French Tax Authorities Recognize Dutch Same-Sex Marriage


Vivre d'amour et d'eau fraiche ?Le Monde has reported this week that the French Ministry of Finance has accepted to recognize a Dutch same-sex marriage for tax purposes.

According to the article, the two Dutch men had married in Leyden in 2002. They then moved to France, probably in 2004. In 2005, they tried to file a tax return in common, which can attract significant tax benefits. First, French tax authorities refused, arguing that same-sex marriage does not exist in France.

The spouses hired a lawyer who challenged the decision on their behalf. Le Monde reports that he insisted “international conventions signed by France and rules of international private law” should be applied. In July 2008, the Legal Department of the Ministry of Finance eventually notified the spouses that they would be considered so for French tax purposes.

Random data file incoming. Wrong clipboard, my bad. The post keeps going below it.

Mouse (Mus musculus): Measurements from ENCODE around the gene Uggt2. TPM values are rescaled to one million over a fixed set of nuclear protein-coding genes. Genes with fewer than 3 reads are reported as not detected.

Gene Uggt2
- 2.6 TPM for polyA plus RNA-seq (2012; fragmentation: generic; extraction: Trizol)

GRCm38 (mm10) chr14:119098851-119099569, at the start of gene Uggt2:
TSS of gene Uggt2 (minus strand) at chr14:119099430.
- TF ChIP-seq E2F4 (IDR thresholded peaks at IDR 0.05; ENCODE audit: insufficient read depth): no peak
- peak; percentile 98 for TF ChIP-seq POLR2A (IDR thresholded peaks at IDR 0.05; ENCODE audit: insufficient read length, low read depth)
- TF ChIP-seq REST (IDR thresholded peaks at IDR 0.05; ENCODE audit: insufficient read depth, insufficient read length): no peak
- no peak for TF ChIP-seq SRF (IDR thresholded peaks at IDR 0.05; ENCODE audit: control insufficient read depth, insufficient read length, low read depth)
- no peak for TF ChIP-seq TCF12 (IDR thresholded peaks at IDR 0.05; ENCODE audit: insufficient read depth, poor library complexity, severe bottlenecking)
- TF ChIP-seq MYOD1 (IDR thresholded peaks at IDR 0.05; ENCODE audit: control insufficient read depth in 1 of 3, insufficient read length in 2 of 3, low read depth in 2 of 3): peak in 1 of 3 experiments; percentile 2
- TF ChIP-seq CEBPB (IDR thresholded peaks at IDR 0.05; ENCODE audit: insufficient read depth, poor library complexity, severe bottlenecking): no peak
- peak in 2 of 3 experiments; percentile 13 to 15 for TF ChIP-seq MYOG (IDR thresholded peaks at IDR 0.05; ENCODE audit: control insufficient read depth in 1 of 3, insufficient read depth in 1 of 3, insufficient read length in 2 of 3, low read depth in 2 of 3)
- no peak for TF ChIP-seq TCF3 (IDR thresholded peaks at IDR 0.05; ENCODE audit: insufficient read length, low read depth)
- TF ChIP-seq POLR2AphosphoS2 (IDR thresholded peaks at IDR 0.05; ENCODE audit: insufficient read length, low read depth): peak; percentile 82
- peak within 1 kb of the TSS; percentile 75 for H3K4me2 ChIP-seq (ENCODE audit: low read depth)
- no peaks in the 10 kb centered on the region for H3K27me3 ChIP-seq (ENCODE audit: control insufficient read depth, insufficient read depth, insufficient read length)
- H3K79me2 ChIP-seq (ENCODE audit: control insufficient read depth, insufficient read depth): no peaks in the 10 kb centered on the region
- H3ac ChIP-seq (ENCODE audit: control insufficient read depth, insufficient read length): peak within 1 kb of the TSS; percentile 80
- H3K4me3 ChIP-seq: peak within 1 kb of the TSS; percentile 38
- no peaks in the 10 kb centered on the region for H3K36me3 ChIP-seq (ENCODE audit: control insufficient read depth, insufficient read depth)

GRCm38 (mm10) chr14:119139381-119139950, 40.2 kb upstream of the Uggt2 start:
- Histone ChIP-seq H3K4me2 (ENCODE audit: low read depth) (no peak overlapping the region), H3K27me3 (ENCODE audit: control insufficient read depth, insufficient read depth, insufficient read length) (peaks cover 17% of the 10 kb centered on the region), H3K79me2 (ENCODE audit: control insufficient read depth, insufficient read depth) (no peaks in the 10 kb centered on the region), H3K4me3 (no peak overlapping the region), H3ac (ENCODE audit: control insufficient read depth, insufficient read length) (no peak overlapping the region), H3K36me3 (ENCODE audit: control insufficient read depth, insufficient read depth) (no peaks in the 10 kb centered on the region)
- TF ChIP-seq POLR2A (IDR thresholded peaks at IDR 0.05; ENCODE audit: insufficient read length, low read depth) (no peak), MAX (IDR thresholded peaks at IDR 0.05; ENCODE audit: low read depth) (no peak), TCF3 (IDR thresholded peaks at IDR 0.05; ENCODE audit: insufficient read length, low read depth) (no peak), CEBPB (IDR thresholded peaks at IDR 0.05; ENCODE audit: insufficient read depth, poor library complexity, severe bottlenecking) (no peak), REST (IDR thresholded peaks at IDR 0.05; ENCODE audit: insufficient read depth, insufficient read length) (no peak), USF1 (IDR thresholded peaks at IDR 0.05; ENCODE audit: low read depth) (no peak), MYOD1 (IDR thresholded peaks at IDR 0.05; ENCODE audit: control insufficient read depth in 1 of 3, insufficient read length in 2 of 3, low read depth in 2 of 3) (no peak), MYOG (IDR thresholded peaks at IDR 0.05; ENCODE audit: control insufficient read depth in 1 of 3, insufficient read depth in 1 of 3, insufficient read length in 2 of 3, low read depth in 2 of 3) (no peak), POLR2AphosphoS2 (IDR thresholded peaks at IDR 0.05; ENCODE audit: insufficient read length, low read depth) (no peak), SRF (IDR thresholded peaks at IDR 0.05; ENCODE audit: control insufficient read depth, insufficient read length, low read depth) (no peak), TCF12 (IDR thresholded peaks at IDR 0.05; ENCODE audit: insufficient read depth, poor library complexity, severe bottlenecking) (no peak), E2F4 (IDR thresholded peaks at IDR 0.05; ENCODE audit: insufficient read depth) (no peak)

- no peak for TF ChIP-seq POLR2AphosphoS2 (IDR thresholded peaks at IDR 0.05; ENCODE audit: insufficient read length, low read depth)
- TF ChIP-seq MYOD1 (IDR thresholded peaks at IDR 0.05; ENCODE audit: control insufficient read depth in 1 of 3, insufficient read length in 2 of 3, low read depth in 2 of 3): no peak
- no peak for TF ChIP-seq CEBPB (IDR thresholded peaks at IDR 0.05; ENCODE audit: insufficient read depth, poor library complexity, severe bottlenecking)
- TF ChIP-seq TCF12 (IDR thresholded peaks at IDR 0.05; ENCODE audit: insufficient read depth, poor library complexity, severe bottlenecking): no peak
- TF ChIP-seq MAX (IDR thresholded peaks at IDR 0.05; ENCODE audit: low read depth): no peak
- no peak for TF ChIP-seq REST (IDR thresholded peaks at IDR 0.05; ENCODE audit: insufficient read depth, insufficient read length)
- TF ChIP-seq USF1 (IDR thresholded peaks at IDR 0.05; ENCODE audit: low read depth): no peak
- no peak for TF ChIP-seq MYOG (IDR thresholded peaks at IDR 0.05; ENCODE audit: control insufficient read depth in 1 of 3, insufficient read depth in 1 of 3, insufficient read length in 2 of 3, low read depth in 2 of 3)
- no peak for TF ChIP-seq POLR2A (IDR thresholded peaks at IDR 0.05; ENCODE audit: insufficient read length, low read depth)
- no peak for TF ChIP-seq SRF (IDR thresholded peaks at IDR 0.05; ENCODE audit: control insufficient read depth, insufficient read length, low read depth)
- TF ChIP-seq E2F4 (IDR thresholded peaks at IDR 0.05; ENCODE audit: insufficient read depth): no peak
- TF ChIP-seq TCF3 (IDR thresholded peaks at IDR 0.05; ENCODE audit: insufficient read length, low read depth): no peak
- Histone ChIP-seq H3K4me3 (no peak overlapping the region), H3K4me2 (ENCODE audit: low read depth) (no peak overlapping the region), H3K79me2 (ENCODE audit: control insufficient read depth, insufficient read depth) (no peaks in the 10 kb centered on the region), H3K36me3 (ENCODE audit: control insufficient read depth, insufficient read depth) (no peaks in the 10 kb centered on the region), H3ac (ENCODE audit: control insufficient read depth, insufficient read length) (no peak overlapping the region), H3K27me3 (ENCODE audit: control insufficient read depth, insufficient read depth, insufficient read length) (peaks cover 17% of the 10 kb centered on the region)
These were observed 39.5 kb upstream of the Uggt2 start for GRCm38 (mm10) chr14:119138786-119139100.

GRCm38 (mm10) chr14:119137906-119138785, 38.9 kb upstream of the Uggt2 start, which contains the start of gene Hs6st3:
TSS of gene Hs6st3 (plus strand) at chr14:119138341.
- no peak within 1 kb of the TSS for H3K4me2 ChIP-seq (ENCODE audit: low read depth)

Same sex union was introduced in France in 1999 (“PACS”). It has some tax consequences. Here, the parties never tried to argue, it seems, that the Dutch marriage could be recognized as a French PACS.

2 replies
  1. Michelle S de Bruin says:

    This has interesting implications for Ireland.
    A recent Irish case (Zappone and Gilligan v Revenue Commissioners & Ors) concerned two women who had married one another in a ceremony in Canada. They were, however, Irish citizens and were also resident in Ireland when they brought proceedings against the Revenue Commissioners claiming allowances as a married couple under the Taxes Consolidation Acts. In the High Court, Dunne J. rejected the Plaintiffs’ claim for recognition of their Canadian marriage and also their challenge to the relevant provisions of the Tax Code. A second case has since been brought seeking recognition of the Canadian marriage. No decision had been handed down yet.
    Same sex unions are not yet recognised in Ireland, although legislation permitting a form of civil union is forthcoming.

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